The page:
• Market cap: A$58.671 million
  • YTD performance: 28.89%
  • 1-year performance: 38.1%
  • 5-year performance: 262.5%
  • P/E ratio: 7.375
  • Headquarters: Australia

Should you invest in penny stocks in 2024?

Penny stocks are smaller, less established businesses which are often impacted by volatility. In a period like we have today where markets are punishing unprofitable companies with investors fearing a recession, it might seem like it is a bad time to be buying penny stocks.

And for anyone who hasn't got a stomach for volatility this might be true. Although there are a few caveats to this.

Just because a market is volatile, it doesn't necessarily make it a bad time to invest, especially for those who are buying for the long term. After all, the share price and business performance don't always align over the short term.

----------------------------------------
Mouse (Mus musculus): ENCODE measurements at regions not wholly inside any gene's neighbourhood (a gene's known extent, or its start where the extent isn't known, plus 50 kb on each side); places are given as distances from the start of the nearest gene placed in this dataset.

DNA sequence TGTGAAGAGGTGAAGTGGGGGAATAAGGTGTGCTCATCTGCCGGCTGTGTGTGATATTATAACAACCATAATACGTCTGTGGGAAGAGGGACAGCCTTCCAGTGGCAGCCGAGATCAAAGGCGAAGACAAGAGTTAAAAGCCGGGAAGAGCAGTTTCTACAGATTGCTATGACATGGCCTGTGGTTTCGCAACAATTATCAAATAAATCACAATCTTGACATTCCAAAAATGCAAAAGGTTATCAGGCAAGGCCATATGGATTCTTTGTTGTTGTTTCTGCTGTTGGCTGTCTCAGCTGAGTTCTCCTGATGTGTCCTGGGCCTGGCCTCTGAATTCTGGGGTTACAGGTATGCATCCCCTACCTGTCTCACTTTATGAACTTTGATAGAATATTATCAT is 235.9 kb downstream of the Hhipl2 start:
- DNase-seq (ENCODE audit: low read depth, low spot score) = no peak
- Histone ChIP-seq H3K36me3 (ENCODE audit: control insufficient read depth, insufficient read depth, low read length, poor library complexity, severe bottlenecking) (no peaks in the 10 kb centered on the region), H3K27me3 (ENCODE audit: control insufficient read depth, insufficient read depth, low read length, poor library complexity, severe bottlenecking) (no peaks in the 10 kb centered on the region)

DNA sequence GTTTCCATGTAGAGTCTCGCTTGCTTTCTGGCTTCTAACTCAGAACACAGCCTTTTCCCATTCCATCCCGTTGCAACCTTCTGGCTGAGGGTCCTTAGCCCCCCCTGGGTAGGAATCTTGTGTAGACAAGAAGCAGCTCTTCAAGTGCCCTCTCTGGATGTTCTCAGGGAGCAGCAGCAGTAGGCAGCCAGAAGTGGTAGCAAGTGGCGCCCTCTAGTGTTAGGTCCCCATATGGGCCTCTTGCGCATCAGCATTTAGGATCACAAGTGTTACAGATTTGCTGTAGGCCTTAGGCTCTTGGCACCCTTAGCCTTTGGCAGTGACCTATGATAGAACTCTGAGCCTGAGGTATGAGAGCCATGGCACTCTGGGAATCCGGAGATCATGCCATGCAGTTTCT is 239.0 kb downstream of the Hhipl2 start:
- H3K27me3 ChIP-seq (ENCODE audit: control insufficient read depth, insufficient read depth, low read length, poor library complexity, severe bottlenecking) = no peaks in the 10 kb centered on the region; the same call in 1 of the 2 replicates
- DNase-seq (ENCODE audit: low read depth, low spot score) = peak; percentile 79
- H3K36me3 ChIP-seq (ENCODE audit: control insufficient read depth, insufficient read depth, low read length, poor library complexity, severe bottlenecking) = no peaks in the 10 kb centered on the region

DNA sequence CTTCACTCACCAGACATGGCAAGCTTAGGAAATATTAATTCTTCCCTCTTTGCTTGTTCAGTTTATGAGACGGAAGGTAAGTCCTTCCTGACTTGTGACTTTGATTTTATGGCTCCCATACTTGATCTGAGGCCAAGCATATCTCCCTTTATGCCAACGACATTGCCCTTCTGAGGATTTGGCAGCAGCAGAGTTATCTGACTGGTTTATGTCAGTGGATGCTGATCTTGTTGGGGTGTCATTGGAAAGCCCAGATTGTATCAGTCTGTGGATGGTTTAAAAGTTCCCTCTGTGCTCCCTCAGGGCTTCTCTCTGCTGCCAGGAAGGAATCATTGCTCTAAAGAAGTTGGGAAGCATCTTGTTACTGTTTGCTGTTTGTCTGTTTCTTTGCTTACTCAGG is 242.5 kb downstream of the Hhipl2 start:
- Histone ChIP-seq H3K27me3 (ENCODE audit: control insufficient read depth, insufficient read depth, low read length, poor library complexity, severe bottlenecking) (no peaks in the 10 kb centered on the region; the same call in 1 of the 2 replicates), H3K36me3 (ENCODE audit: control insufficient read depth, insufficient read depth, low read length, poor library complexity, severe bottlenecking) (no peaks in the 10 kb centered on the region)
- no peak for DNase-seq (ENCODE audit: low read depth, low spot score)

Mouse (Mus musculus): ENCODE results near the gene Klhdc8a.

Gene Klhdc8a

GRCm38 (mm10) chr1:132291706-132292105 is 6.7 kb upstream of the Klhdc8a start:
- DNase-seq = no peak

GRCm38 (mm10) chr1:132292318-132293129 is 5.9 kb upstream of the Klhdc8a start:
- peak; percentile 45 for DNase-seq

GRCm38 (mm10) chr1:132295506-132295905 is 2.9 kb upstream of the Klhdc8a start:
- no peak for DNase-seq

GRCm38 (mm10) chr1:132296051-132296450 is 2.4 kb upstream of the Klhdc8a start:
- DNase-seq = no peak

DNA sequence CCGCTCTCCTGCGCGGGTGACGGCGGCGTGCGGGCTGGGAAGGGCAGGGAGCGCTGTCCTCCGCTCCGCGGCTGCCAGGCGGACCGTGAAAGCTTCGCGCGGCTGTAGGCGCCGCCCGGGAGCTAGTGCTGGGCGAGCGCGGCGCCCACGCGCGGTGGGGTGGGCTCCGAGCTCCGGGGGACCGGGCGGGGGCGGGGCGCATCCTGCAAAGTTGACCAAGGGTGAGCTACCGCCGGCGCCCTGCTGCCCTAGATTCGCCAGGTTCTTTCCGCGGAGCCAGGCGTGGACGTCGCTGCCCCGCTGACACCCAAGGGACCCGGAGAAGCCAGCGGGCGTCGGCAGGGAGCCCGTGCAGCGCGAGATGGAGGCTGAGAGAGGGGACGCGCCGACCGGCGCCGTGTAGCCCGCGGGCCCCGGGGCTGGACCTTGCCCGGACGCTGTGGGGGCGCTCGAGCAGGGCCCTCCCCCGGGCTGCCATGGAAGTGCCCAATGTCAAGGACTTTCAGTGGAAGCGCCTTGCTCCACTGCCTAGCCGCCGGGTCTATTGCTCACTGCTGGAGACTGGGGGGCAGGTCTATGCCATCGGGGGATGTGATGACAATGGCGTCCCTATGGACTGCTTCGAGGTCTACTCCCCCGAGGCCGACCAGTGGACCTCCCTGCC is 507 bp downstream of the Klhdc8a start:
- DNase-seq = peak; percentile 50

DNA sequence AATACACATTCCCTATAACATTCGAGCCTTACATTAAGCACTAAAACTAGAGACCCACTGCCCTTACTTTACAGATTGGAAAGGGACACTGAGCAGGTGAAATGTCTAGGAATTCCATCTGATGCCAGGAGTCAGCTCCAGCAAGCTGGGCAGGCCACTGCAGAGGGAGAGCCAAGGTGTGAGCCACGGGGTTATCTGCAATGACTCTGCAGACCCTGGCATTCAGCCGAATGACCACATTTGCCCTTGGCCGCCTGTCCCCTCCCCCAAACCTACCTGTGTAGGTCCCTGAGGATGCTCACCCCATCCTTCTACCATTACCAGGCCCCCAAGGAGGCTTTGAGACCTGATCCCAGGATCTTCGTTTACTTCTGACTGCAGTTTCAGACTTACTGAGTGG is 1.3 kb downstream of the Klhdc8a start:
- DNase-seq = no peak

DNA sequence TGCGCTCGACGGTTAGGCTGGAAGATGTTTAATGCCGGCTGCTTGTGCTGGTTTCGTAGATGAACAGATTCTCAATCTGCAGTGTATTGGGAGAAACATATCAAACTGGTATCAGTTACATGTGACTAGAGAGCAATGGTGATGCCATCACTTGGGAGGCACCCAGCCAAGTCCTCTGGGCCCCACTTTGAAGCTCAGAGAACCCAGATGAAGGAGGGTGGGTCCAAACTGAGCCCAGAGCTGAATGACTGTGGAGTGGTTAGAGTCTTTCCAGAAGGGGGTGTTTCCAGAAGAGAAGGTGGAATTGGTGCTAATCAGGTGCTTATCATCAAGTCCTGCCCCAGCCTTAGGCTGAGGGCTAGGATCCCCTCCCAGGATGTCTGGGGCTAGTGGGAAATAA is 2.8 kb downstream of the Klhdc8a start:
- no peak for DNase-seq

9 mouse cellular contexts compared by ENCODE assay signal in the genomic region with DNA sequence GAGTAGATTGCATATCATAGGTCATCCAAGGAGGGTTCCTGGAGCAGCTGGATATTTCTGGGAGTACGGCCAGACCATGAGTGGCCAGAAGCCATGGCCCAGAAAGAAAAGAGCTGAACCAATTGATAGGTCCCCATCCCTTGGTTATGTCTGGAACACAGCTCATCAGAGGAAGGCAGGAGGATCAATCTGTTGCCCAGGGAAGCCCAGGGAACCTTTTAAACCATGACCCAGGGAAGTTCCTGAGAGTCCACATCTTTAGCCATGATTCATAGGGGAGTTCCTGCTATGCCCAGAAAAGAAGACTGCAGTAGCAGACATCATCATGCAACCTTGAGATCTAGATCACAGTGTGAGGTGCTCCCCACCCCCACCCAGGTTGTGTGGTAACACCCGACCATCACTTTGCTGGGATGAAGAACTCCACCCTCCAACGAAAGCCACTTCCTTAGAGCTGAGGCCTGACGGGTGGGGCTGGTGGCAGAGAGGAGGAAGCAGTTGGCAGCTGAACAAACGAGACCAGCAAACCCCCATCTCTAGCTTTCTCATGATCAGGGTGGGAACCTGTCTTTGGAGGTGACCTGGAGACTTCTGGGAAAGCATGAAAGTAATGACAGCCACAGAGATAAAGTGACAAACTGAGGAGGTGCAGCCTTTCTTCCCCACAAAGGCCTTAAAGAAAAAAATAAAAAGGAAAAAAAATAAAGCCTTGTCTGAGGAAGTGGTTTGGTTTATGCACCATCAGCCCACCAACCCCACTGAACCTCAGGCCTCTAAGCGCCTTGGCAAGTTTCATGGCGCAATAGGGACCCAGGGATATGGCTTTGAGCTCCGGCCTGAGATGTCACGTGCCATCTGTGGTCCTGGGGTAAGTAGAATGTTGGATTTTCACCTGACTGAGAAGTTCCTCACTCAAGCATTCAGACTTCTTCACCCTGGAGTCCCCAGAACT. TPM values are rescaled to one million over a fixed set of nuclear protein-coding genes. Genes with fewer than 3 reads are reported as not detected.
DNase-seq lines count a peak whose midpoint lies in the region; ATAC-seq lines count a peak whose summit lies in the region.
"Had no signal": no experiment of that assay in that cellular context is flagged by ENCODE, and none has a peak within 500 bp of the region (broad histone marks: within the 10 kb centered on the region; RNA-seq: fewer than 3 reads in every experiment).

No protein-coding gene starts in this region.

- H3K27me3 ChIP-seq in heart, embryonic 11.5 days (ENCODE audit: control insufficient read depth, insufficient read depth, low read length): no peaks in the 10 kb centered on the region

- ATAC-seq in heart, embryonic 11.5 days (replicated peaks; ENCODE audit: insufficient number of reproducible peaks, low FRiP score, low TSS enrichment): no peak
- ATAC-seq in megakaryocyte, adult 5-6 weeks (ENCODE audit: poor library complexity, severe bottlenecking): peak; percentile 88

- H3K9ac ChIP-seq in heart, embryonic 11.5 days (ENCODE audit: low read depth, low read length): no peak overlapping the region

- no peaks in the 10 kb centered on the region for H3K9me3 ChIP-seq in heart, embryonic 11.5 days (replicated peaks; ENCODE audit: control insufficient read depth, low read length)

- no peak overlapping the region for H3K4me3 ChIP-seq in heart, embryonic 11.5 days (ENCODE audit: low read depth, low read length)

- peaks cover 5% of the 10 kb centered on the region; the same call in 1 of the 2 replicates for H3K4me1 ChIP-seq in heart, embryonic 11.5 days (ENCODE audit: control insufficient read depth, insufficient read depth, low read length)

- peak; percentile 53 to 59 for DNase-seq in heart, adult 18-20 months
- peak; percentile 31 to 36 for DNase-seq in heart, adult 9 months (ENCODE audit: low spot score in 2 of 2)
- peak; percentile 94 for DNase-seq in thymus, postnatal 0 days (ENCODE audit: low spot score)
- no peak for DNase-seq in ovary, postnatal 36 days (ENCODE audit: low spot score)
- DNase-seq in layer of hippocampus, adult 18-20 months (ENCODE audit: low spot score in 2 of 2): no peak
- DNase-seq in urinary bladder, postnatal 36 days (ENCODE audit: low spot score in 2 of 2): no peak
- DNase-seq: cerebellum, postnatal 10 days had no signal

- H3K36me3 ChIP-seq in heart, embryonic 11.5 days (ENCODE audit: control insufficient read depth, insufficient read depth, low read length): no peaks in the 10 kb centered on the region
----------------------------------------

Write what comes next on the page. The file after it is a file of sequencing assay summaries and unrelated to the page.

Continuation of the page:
So over the long term owning shares that are cheaper, in businesses that are growing can be beneficial to your long-term wealth.

If you're looking at investing during a downturn, just look at the global financial crisis (GFC). While many businesses didn't survive, others thrived, taking advantage of a changing landscape. In the US, companies including Netflix, LEGO and Mailchimp took the opportunity to expand and have since become global leaders.

In Australia, the commodity boom off the back of the GFC helped power many of our penny stocks, especially in the mining and resources sector.

Also it's worth pointing out that not all shares follow the market. In fact many businesses can have differing performance to how the market is going. Again though, this will rely on buying the right business.